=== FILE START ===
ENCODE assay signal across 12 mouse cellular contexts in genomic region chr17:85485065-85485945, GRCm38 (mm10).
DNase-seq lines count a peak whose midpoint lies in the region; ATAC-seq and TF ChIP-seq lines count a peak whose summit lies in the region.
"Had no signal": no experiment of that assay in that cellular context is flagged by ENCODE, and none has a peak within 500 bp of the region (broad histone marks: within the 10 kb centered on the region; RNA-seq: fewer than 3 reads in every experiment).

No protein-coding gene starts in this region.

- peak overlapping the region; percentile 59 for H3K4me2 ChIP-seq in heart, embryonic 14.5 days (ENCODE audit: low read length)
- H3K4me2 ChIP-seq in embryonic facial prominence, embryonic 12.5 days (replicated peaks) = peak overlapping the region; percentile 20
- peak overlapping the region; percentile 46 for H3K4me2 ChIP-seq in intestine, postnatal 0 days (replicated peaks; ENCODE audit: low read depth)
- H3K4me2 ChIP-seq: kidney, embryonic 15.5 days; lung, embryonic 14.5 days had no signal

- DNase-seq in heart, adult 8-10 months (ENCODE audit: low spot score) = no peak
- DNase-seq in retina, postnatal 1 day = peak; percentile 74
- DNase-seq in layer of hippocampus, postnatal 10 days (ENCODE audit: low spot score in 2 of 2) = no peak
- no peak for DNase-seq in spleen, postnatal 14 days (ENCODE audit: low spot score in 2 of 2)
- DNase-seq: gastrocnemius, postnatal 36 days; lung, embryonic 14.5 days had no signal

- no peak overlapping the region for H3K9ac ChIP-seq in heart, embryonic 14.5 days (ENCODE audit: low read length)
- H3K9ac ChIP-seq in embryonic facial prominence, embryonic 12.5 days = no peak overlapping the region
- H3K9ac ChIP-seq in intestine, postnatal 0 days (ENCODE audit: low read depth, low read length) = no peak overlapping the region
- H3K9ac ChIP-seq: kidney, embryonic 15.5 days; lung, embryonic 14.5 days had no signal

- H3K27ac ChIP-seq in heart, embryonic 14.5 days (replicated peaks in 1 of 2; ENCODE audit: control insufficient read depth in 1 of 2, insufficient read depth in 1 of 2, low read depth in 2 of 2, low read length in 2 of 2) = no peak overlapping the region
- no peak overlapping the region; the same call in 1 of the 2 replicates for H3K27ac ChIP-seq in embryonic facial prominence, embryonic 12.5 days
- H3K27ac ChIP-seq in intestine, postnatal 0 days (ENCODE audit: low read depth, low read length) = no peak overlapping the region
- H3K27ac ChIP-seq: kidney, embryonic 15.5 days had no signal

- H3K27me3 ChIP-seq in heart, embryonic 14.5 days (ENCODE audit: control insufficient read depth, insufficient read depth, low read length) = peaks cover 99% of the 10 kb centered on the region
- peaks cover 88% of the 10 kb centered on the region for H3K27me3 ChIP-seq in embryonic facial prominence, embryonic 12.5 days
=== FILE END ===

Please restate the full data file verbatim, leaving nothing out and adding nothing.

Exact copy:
ENCODE assay signal across 12 mouse cellular contexts in genomic region chr17:85485065-85485945, GRCm38 (mm10).
DNase-seq lines count a peak whose midpoint lies in the region; ATAC-seq and TF ChIP-seq lines count a peak whose summit lies in the region.
"Had no signal": no experiment of that assay in that cellular context is flagged by ENCODE, and none has a peak within 500 bp of the region (broad histone marks: within the 10 kb centered on the region; RNA-seq: fewer than 3 reads in every experiment).

No protein-coding gene starts in this region.

- peak overlapping the region; percentile 59 for H3K4me2 ChIP-seq in heart, embryonic 14.5 days (ENCODE audit: low read length)
- H3K4me2 ChIP-seq in embryonic facial prominence, embryonic 12.5 days (replicated peaks) = peak overlapping the region; percentile 20
- peak overlapping the region; percentile 46 for H3K4me2 ChIP-seq in intestine, postnatal 0 days (replicated peaks; ENCODE audit: low read depth)
- H3K4me2 ChIP-seq: kidney, embryonic 15.5 days; lung, embryonic 14.5 days had no signal

- DNase-seq in heart, adult 8-10 months (ENCODE audit: low spot score) = no peak
- DNase-seq in retina, postnatal 1 day = peak; percentile 74
- DNase-seq in layer of hippocampus, postnatal 10 days (ENCODE audit: low spot score in 2 of 2) = no peak
- no peak for DNase-seq in spleen, postnatal 14 days (ENCODE audit: low spot score in 2 of 2)
- DNase-seq: gastrocnemius, postnatal 36 days; lung, embryonic 14.5 days had no signal

- no peak overlapping the region for H3K9ac ChIP-seq in heart, embryonic 14.5 days (ENCODE audit: low read length)
- H3K9ac ChIP-seq in embryonic facial prominence, embryonic 12.5 days = no peak overlapping the region
- H3K9ac ChIP-seq in intestine, postnatal 0 days (ENCODE audit: low read depth, low read length) = no peak overlapping the region
- H3K9ac ChIP-seq: kidney, embryonic 15.5 days; lung, embryonic 14.5 days had no signal

- H3K27ac ChIP-seq in heart, embryonic 14.5 days (replicated peaks in 1 of 2; ENCODE audit: control insufficient read depth in 1 of 2, insufficient read depth in 1 of 2, low read depth in 2 of 2, low read length in 2 of 2) = no peak overlapping the region
- no peak overlapping the region; the same call in 1 of the 2 replicates for H3K27ac ChIP-seq in embryonic facial prominence, embryonic 12.5 days
- H3K27ac ChIP-seq in intestine, postnatal 0 days (ENCODE audit: low read depth, low read length) = no peak overlapping the region
- H3K27ac ChIP-seq: kidney, embryonic 15.5 days had no signal

- H3K27me3 ChIP-seq in heart, embryonic 14.5 days (ENCODE audit: control insufficient read depth, insufficient read depth, low read length) = peaks cover 99% of the 10 kb centered on the region
- peaks cover 88% of the 10 kb centered on the region for H3K27me3 ChIP-seq in embryonic facial prominence, embryonic 12.5 days